Jennifer Connelly and Dakota Fanning star alongside Ewan McGregor in this crime-dramaLionsgate

One wonders why Ewan McGregor decided to make his directorial debut with American Pastoral. The book by Philip Roth is sometimes considered to be ‘The Great American Novel’, and the film faces the common challenge of trying to adapt an already lauded piece of art. The novel is impressive in the breadth of themes it addresses, and Roth’s prose has come in for particular praise – something that is especially hard to translate to the big screen. It may therefore not be a surprise to learn that, while the film succeeds in touching on the novel's major themes and is undoubtedly an engaging watch, it feels rather like it’s skimming the surface.

American Pastoral concerns itself with the life of Seymour ‘Swede’ Levov, something of an all-American hero. After a legendary sporting career in high school and a spell in the Marines, he seems to have it all: a former beauty queen for a wife, and an idyllic homestead in the New Jersey suburbs. Yet this all changes with the arrival of the Vietnam War, and the turbulence that accompanied it in the late 1960s. Dealing with an increasingly radicalised daughter, Swede struggles to hold firm as the world changes around him.

The film does well to convey the general sense of anxiety and threat felt by much of middle America in the period. Contemporary footage of street violence and student radicals is used to good effect, and the prolonged scene where Swede and one of his workers hold fort in their factory more than pays its way in tension.

McGregor gives a strong performance throughout as the protagonist – in turns sympathetic and pathetic. His smile always feels rather forced, just hinting at the turmoil he is trying to cover-up. Jennifer Connelly, too, does a good job as his wife Dawn, a woman both celebrated and oppressed by her status as former Miss New Jersey.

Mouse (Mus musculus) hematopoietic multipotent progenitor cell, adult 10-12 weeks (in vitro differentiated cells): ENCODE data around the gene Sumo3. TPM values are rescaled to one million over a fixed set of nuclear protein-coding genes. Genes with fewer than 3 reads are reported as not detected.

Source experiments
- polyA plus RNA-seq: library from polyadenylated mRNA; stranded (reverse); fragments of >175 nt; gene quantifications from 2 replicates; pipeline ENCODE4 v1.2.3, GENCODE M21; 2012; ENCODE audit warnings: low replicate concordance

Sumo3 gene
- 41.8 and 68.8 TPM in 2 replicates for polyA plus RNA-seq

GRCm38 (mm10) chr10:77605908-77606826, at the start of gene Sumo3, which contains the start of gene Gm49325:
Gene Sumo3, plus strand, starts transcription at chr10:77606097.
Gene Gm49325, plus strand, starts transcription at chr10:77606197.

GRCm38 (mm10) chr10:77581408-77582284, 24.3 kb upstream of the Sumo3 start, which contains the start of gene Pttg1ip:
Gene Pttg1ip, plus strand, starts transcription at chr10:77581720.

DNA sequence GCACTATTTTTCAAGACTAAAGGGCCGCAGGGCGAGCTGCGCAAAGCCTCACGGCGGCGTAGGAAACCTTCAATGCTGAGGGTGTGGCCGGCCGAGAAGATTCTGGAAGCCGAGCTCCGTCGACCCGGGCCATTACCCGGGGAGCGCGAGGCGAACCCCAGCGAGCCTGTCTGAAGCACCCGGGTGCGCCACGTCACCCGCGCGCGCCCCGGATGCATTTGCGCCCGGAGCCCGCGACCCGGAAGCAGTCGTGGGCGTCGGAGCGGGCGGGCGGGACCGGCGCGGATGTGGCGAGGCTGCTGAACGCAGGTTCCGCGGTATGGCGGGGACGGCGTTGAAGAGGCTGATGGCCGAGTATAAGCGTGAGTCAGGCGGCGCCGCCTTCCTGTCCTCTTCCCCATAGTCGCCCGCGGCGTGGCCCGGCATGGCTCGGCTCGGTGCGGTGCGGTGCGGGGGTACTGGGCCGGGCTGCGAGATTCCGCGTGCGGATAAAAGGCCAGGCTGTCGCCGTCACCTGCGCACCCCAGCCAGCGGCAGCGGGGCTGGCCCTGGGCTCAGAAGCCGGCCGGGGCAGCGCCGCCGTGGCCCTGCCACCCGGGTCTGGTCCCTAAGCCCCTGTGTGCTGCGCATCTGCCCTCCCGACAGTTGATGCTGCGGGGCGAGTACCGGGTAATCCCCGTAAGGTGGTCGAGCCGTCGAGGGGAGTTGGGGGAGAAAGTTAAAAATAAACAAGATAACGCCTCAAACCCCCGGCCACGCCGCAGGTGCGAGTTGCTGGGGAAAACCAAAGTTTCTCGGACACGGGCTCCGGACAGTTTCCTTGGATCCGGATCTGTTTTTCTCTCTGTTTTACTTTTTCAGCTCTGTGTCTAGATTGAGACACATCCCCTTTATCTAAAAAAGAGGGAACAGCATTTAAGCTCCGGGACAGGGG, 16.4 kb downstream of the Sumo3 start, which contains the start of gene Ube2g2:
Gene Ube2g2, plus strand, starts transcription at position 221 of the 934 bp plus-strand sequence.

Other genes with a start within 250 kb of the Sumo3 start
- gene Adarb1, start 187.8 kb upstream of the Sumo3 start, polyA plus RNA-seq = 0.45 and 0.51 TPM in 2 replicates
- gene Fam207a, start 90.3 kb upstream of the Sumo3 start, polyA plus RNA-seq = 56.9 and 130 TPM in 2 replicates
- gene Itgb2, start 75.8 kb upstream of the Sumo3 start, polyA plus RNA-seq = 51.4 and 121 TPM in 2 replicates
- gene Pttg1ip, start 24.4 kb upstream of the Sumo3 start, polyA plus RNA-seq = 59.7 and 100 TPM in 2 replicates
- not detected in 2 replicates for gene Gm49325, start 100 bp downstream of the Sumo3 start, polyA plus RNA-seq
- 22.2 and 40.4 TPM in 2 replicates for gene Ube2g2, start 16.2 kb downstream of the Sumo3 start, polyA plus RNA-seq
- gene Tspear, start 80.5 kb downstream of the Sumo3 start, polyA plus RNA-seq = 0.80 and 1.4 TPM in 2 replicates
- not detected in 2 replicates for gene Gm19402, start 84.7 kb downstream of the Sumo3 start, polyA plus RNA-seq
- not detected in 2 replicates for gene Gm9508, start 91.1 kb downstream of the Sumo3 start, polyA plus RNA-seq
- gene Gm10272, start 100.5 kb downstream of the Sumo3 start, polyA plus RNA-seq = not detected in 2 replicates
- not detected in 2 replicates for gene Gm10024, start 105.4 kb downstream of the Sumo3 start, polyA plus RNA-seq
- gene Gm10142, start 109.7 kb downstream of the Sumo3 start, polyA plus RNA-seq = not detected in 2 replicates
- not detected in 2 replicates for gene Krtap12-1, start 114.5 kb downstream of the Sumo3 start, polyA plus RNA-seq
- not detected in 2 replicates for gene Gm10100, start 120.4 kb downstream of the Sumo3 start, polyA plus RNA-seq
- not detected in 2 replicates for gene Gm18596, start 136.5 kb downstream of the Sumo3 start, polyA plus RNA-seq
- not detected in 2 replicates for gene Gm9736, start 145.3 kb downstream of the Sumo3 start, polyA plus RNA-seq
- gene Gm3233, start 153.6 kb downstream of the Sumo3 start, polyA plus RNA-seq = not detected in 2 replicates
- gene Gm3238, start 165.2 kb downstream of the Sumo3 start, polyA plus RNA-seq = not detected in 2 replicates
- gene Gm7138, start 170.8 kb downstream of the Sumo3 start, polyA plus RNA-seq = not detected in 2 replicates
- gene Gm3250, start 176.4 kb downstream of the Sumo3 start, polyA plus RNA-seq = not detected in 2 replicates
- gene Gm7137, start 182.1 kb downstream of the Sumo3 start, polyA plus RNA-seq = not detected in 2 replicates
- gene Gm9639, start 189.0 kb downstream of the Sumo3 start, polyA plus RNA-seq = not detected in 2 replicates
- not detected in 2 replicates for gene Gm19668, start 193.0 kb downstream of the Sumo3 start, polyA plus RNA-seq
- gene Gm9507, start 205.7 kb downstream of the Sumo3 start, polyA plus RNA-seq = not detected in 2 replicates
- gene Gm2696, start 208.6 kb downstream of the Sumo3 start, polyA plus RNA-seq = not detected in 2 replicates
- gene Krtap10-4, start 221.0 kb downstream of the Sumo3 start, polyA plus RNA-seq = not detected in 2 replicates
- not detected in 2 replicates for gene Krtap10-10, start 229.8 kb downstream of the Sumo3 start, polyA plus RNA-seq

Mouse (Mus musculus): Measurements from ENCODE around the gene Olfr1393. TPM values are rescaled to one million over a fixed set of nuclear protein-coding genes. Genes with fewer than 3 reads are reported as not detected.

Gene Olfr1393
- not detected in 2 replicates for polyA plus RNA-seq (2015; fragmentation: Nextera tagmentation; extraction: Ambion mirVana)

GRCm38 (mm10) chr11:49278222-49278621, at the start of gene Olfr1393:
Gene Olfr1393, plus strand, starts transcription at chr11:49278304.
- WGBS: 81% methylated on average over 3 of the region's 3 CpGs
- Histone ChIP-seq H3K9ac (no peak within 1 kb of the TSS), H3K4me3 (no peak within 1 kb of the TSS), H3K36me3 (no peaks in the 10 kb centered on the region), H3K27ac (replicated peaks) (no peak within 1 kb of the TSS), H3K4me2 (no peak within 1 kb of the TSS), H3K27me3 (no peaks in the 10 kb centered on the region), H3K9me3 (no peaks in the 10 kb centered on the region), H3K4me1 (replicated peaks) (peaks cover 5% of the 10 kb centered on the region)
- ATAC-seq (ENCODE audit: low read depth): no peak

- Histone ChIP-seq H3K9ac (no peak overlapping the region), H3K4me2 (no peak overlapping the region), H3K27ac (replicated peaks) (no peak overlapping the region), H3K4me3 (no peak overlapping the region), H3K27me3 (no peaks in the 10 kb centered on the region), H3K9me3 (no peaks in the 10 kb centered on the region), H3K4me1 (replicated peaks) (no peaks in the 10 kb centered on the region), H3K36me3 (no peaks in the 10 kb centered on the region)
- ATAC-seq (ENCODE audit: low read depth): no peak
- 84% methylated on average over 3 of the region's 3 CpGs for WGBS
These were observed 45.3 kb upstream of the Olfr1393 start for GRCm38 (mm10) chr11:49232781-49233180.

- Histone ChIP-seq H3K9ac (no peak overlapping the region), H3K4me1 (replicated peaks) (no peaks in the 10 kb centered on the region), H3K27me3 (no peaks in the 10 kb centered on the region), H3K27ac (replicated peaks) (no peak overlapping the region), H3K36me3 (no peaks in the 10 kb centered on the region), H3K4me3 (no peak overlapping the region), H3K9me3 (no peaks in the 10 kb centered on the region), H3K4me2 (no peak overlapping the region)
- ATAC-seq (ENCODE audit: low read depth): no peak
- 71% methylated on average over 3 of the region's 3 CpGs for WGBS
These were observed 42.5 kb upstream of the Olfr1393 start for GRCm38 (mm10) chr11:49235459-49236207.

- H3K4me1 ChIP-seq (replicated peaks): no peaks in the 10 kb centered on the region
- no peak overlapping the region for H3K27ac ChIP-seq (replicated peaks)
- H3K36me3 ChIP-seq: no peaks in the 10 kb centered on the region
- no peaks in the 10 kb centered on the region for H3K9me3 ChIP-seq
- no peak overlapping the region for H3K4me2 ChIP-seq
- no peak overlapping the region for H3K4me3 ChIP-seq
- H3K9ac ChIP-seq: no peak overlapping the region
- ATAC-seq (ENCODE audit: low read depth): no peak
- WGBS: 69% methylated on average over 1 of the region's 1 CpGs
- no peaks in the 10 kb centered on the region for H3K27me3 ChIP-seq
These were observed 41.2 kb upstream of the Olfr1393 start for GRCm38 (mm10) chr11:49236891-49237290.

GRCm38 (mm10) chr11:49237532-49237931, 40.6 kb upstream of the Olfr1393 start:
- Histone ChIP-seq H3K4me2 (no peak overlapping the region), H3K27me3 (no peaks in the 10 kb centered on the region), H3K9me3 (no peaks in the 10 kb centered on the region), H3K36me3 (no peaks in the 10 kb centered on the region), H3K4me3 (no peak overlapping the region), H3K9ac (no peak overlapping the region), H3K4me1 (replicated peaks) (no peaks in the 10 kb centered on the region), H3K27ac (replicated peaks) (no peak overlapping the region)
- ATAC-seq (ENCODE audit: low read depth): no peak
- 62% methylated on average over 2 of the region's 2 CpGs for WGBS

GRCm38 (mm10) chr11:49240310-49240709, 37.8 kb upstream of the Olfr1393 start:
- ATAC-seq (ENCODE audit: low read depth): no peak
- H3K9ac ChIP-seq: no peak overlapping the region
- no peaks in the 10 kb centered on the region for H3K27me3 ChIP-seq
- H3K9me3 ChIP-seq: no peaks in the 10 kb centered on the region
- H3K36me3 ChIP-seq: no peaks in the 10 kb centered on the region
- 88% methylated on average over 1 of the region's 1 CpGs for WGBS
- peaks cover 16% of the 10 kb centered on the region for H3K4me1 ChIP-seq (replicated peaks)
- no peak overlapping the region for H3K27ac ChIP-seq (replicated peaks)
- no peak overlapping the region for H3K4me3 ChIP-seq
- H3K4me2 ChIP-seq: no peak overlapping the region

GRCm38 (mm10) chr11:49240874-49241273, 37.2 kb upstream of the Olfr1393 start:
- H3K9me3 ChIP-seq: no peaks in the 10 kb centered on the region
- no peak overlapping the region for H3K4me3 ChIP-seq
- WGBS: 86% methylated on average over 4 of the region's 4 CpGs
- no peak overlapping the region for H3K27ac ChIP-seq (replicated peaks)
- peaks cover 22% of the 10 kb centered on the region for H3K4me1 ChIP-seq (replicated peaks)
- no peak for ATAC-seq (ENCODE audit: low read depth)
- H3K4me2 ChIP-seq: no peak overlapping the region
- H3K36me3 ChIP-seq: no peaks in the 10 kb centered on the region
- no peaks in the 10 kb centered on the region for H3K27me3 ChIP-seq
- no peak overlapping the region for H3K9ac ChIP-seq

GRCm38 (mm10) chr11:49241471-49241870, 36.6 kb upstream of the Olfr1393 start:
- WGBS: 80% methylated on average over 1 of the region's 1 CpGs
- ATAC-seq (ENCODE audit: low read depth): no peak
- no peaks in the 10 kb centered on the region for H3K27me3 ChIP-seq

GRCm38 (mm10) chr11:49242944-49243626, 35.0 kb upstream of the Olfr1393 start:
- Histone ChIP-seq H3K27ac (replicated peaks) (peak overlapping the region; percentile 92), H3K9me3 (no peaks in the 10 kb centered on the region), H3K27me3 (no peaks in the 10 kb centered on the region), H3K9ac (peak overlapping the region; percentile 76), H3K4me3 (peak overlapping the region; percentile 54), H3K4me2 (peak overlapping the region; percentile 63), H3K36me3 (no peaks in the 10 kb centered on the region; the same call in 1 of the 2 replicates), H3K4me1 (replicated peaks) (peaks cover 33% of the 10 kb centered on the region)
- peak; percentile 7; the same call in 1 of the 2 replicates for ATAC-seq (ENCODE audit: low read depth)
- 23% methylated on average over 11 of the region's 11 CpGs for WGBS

Early on the film is at pains to set out its thematic concerns. While providing essential context for what follows, it feels a little too ‘on the nose’. Old footage of returning GIs and a long, drawn-out shot of the flag: American! Bright, expansive shots of the family’s field and cows: Pastoral!

Indeed, subtlety is not one of the film’s strengths. Nowhere is this truer than in the choice of music. When Swede’s daughter Merry starts to get caught up in the anti-war movement, Buffalo Springfield’s ‘For What It’s Worth’ strikes up. One can’t help thinking it would have been more effective had that same song not been used to convey the upheavals of the Vietnam War countless times before.

The same is true for a pivotal moment when Swede meets one of Merry’s acolytes. Of course we only know it’s a tense, dramatic scene because some tense, dramatic music starts playing in the background. American Pastoral doesn’t seem to think very much of its viewers.

The film also struggles to make effective use of Roth’s writing. His reputation seems to loom large, as both the opening and closing have the narrator reading long passages of prose, but it feels clunky. After searching her room for links to a bombing, the remark that Swede’s little girl is “maybe not so little anymore” is positively groan-worthy.

American Pastoral is not a bad film; it almost serves a purpose in providing a useful précis of the novel. But faced with the challenge of trying to cram so much into what is a relatively brief film, it inevitably ends up being both heavy-handed and a little superficial

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